LAPD; a look at the agency after historic “police reform” budget cuts

Los Angeles, California

The City of Los Angles, California voted earlier this year to cut about 150 million dollars from the LAPD budget in the wake of the defund the police movement of late.

Los Angeles is home to about 12.5 million residents, and currently, LA employs about 9,000 sworn officers and 3,000 civilian employees. LAPD stats show they had 10,080 sworn, and 3,000 civilian employees last year.

As this is being written, LA has around one officer for every 433 residents, that ratio gives LA one of the lowest officer to resident ratios of a major United States city.

On a good note, despite the cuts, the LAPD still maintains an extremely impressive call for service response time for emergency calls – just under 6 minutes. On a bad note, homicides have soared to their highest level in a decade.

The city reported 266 homicides as of October 31st, 2020, representing a nearly 25% increase over the same period last year, and it tops the 2019 total of 253 murders.

In addition to the increase in murders, nonfatal shootings are up as well, up more than 21% compared with the same time last year.

Budget cuts have caused citizen services to be reduced, causing manpower cuts to their crime prevention units, homicide units, narcotics units, air support units, and gang units; many officers have had to be reassigned to answer calls for service, to help with patrol unit deficits.

Additionally, police have had to stop responding to non-injury traffic accidents, and to most low priority calls, such as homeless issues, and hit and run calls.

The Los Angeles Police Protective League’s (LAPPL) President Craig Lally said that the negative impacts the community will experience as a result of the widespread reduction in public safety services will be “catastrophic,” the Los Angeles Times reported.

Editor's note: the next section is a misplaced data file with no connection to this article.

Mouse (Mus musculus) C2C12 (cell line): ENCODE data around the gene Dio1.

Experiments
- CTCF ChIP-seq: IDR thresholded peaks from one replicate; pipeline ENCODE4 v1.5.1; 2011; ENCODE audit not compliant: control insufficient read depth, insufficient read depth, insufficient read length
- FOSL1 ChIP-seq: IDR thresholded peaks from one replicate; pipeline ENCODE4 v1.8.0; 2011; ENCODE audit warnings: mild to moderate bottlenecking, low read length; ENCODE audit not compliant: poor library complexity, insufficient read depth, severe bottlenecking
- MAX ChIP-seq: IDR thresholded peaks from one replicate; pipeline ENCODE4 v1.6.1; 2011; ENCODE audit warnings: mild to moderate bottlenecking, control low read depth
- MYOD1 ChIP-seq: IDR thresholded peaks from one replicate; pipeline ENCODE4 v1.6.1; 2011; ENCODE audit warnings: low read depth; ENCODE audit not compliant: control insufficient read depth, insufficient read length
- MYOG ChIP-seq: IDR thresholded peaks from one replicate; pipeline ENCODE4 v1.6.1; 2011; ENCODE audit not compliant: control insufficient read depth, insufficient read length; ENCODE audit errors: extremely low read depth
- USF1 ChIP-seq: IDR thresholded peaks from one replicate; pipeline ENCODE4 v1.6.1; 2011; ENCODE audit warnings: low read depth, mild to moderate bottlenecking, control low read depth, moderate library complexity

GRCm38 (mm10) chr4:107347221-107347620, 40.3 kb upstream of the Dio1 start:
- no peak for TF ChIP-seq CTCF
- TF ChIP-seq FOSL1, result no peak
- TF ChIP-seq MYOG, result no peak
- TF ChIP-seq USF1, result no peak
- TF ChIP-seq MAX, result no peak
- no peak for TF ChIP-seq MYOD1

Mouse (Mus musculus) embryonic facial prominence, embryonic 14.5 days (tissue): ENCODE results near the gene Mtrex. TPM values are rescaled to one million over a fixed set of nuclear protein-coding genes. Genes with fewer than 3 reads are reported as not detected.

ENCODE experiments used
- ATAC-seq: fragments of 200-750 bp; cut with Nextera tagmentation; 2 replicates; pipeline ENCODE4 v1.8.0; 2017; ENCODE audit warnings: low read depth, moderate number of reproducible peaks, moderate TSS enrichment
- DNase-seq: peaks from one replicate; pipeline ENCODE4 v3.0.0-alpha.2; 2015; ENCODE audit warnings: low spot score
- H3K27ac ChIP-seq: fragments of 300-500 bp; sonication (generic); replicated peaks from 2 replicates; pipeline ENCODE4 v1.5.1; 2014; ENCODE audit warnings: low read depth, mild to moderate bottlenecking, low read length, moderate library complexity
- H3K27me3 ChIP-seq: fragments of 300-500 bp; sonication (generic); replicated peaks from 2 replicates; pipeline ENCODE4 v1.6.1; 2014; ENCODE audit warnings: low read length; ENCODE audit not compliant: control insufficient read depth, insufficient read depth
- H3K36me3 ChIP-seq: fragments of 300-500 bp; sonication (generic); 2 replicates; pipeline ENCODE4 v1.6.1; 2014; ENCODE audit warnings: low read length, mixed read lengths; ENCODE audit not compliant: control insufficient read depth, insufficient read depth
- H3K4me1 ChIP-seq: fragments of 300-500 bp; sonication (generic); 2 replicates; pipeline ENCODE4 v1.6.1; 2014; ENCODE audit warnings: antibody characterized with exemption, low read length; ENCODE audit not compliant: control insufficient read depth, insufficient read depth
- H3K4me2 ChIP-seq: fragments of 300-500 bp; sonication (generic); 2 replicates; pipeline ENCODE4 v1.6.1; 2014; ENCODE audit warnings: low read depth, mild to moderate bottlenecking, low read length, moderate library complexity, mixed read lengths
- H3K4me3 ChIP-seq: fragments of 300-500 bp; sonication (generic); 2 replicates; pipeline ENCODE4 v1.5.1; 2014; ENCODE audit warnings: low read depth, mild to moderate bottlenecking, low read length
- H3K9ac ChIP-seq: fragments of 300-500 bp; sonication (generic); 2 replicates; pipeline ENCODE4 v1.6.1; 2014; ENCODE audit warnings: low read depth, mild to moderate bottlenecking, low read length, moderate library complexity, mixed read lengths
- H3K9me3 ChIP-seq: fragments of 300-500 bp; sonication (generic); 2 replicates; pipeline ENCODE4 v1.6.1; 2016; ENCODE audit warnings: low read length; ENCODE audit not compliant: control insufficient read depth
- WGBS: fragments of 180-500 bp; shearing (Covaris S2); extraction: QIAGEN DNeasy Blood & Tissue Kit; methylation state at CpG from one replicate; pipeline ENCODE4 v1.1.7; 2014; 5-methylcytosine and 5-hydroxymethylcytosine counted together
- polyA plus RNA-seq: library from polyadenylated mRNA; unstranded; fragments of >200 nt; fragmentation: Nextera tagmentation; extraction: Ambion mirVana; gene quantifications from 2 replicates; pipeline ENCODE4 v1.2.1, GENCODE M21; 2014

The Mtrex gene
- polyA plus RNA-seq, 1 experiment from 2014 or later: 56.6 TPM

The Times also reported the apposing view of Black Lives Matter Los Angeles co-founder Melina Abdullah, who complained that the defunding “doesn’t go nearly far enough”

Chief Michel Moore, who had led the department since June 2018, told the Times that the dramatic budget cuts have created voids that the city still hasn’t figured out how to solve.

In the 1980’s and 90’s, crack cocaine hit big cities hard, and crack and related problems in LA became the worst in the country. Gangs selling the drug, and murders related to the drug trade, fueled violence, with some years showing murder rates of 1,000 per year. The police responded with putting great resources into the problem.

Slowly, they were able to get the crime rate and homicide numbers down by proactive and aggressive police work.

For the sake of those in LA, let’s hope that the budget cuts don’t cause a resurgence in the violent crime rates they saw in the 1980’s and 90’s.

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